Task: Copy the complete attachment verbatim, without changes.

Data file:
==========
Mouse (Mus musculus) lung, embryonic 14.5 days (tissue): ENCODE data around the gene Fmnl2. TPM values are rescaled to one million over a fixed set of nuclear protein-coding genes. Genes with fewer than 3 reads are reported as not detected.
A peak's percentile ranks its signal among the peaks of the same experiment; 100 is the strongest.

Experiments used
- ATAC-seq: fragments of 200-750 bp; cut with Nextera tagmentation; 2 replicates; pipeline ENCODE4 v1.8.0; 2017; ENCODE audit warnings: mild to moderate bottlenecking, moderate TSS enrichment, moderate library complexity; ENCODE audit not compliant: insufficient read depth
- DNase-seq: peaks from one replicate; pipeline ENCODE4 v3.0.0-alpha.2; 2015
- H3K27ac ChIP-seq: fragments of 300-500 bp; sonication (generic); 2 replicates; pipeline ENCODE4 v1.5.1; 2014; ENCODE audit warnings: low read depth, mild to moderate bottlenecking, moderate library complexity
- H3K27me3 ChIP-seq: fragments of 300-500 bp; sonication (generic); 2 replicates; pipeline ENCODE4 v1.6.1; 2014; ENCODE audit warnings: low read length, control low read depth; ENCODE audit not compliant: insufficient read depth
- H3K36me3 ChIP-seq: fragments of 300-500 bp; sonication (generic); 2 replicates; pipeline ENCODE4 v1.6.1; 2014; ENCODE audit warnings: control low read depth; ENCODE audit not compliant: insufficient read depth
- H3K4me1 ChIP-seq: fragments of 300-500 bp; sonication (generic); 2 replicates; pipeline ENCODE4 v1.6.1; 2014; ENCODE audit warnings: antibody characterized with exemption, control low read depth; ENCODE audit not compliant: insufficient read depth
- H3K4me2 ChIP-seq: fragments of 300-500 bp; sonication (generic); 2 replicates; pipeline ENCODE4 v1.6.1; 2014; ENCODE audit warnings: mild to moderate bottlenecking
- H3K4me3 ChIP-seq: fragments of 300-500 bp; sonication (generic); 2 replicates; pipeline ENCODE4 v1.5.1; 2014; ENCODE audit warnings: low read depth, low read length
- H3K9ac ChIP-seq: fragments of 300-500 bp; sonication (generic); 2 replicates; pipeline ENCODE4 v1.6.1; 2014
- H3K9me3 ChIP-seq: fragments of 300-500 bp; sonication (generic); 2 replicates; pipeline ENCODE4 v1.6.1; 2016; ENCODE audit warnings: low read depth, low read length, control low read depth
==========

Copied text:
Mouse (Mus musculus) lung, embryonic 14.5 days (tissue): ENCODE data around the gene Fmnl2. TPM values are rescaled to one million over a fixed set of nuclear protein-coding genes. Genes with fewer than 3 reads are reported as not detected.
A peak's percentile ranks its signal among the peaks of the same experiment; 100 is the strongest.

Experiments used
- ATAC-seq: fragments of 200-750 bp; cut with Nextera tagmentation; 2 replicates; pipeline ENCODE4 v1.8.0; 2017; ENCODE audit warnings: mild to moderate bottlenecking, moderate TSS enrichment, moderate library complexity; ENCODE audit not compliant: insufficient read depth
- DNase-seq: peaks from one replicate; pipeline ENCODE4 v3.0.0-alpha.2; 2015
- H3K27ac ChIP-seq: fragments of 300-500 bp; sonication (generic); 2 replicates; pipeline ENCODE4 v1.5.1; 2014; ENCODE audit warnings: low read depth, mild to moderate bottlenecking, moderate library complexity
- H3K27me3 ChIP-seq: fragments of 300-500 bp; sonication (generic); 2 replicates; pipeline ENCODE4 v1.6.1; 2014; ENCODE audit warnings: low read length, control low read depth; ENCODE audit not compliant: insufficient read depth
- H3K36me3 ChIP-seq: fragments of 300-500 bp; sonication (generic); 2 replicates; pipeline ENCODE4 v1.6.1; 2014; ENCODE audit warnings: control low read depth; ENCODE audit not compliant: insufficient read depth
- H3K4me1 ChIP-seq: fragments of 300-500 bp; sonication (generic); 2 replicates; pipeline ENCODE4 v1.6.1; 2014; ENCODE audit warnings: antibody characterized with exemption, control low read depth; ENCODE audit not compliant: insufficient read depth
- H3K4me2 ChIP-seq: fragments of 300-500 bp; sonication (generic); 2 replicates; pipeline ENCODE4 v1.6.1; 2014; ENCODE audit warnings: mild to moderate bottlenecking
- H3K4me3 ChIP-seq: fragments of 300-500 bp; sonication (generic); 2 replicates; pipeline ENCODE4 v1.5.1; 2014; ENCODE audit warnings: low read depth, low read length
- H3K9ac ChIP-seq: fragments of 300-500 bp; sonication (generic); 2 replicates; pipeline ENCODE4 v1.6.1; 2014
- H3K9me3 ChIP-seq: fragments of 300-500 bp; sonication (generic); 2 replicates; pipeline ENCODE4 v1.6.1; 2016; ENCODE audit warnings: low read depth, low read length, control low read depth